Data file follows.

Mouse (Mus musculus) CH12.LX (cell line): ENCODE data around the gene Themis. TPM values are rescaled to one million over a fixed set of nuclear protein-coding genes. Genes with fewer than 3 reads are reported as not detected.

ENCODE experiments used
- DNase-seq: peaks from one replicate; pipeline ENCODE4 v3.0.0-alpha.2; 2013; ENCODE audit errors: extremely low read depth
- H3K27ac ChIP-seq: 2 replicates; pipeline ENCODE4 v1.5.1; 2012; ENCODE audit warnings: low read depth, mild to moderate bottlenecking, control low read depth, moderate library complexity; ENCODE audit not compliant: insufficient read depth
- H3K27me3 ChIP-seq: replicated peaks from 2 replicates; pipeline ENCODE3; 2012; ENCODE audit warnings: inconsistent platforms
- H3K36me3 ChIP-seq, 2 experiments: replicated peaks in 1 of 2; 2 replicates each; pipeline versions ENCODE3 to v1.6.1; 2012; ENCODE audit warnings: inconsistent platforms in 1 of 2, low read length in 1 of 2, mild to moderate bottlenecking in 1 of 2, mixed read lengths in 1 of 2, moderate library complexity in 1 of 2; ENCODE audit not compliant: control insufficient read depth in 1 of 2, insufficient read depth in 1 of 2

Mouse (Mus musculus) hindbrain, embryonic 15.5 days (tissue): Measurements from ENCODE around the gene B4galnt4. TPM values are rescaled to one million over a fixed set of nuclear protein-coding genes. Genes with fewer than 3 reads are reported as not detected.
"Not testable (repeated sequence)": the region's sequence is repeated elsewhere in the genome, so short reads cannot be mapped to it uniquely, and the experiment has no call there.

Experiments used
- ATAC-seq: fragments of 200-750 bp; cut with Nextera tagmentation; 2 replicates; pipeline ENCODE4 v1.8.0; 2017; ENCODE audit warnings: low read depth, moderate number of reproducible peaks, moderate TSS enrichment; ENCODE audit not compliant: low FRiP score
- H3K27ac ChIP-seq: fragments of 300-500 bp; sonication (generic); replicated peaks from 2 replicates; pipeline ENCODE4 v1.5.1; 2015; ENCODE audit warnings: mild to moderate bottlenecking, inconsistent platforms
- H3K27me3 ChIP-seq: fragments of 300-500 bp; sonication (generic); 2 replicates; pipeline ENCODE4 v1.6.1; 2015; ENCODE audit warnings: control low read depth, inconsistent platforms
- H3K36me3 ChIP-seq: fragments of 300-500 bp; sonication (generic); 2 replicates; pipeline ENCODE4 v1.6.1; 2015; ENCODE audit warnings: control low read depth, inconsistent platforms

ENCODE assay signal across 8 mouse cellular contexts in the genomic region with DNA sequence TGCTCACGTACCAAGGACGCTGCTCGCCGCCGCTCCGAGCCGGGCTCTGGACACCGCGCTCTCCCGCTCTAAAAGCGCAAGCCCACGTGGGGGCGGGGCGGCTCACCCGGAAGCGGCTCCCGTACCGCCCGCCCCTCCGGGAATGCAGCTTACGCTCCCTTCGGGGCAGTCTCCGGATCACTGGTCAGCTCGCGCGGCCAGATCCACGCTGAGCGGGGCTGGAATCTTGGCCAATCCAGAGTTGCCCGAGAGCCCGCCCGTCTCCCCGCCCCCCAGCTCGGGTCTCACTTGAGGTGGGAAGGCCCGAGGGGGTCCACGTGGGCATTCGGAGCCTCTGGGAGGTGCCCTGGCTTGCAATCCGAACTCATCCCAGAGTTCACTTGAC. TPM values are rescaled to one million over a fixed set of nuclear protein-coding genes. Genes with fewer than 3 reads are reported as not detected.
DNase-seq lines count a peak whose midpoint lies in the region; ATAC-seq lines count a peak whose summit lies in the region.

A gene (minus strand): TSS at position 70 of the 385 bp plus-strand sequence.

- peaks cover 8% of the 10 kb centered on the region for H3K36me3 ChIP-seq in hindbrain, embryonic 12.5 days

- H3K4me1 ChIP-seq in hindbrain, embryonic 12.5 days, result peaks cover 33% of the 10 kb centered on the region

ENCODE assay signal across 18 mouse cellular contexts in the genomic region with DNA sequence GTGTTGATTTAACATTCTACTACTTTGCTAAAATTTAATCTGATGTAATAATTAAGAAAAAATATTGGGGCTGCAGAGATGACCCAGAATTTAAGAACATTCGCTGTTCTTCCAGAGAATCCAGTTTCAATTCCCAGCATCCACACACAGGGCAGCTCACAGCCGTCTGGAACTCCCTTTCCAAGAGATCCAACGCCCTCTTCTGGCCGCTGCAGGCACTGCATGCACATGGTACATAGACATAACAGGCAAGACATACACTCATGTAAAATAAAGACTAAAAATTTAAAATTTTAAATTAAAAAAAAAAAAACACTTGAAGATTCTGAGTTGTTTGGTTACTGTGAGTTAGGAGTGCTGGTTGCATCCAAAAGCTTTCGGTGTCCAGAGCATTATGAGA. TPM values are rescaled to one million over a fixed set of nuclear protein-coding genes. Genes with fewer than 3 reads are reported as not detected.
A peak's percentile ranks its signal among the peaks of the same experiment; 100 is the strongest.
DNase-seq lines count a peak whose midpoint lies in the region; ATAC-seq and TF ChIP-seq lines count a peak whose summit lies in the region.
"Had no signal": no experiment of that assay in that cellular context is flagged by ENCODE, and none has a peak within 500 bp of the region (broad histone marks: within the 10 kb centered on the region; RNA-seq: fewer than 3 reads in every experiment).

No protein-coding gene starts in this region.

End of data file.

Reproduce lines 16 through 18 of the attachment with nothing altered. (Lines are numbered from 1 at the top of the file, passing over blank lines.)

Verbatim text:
A gene (minus strand): TSS at position 70 of the 385 bp plus-strand sequence.

- peaks cover 8% of the 10 kb centered on the region for H3K36me3 ChIP-seq in hindbrain, embryonic 12.5 days

- H3K4me1 ChIP-seq in hindbrain, embryonic 12.5 days, result peaks cover 33% of the 10 kb centered on the region